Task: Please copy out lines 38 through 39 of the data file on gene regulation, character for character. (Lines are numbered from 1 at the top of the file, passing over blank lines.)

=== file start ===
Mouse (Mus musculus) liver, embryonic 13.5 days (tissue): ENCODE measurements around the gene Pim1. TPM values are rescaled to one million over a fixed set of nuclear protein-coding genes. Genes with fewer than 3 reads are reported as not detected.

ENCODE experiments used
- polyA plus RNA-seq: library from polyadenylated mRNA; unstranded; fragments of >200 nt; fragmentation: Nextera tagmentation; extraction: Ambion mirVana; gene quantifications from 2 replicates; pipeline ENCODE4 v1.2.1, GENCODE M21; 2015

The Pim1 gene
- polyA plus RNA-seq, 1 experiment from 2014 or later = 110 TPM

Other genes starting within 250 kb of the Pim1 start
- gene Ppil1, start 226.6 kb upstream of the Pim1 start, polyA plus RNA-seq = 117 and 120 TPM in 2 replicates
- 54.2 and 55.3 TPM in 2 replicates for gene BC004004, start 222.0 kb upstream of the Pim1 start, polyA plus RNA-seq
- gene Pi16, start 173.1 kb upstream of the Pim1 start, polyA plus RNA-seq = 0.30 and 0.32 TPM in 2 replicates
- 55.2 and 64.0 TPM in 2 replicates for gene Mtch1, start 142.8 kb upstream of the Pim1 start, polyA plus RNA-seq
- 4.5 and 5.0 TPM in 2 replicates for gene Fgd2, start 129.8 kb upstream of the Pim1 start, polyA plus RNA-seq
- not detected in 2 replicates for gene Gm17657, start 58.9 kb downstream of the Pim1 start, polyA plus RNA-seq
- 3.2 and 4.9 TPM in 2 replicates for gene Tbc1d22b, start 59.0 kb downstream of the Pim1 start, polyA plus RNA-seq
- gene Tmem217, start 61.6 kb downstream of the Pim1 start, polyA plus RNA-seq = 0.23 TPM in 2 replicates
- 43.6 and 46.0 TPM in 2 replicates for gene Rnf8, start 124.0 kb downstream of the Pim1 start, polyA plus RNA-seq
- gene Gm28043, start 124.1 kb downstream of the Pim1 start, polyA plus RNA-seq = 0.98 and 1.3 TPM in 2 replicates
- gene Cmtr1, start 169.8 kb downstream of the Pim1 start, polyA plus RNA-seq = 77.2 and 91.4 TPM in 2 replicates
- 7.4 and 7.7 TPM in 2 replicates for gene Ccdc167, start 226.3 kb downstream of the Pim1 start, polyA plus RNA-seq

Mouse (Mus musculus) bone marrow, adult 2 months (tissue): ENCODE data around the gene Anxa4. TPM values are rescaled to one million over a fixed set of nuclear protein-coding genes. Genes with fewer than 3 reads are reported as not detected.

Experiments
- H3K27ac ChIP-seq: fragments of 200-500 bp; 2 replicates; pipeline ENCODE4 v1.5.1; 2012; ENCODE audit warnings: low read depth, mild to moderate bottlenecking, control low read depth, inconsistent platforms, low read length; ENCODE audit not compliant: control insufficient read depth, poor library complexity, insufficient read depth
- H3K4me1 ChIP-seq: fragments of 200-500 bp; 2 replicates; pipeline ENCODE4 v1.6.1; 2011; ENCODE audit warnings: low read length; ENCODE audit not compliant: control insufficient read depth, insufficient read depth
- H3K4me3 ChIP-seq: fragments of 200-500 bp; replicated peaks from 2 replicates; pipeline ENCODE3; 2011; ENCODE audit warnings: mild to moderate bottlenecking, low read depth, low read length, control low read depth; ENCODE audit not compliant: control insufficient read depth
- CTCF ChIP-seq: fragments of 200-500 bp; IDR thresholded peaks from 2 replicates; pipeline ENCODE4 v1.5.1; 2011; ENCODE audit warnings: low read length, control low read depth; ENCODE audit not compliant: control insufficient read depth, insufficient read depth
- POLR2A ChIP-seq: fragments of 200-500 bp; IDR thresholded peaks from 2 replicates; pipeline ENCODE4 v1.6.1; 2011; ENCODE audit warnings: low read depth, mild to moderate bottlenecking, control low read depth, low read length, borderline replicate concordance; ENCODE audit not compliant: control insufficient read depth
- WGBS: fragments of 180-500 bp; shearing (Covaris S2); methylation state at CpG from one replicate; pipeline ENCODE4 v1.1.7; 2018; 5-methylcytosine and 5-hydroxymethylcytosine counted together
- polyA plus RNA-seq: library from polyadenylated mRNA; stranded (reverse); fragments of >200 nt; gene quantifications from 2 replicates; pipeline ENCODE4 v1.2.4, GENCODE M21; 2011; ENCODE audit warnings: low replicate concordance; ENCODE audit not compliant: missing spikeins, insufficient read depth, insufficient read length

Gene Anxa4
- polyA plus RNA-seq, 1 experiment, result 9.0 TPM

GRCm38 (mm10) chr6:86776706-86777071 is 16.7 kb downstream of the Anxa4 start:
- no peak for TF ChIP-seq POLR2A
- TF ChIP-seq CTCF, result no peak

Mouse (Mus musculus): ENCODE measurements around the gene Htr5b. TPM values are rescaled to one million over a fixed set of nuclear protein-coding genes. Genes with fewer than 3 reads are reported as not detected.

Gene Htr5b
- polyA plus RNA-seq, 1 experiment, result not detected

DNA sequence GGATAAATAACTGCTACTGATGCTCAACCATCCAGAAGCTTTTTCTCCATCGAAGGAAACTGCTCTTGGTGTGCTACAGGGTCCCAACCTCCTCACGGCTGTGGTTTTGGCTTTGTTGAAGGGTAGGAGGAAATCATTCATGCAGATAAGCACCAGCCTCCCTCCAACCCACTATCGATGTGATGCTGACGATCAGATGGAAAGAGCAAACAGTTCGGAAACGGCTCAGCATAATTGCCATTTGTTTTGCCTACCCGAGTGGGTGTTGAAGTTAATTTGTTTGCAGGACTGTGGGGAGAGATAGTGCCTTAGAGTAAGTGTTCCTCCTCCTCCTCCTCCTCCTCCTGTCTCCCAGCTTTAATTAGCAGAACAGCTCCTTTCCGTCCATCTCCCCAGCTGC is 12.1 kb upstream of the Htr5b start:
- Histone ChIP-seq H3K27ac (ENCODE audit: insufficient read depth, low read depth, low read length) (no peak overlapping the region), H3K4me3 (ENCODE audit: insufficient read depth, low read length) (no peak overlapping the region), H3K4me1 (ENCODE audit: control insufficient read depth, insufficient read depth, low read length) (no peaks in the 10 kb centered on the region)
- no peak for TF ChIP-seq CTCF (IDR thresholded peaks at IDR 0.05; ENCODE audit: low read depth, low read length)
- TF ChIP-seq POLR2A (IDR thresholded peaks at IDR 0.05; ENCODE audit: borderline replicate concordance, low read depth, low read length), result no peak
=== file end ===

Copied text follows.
- no peak for TF ChIP-seq CTCF (IDR thresholded peaks at IDR 0.05; ENCODE audit: low read depth, low read length)
- TF ChIP-seq POLR2A (IDR thresholded peaks at IDR 0.05; ENCODE audit: borderline replicate concordance, low read depth, low read length), result no peak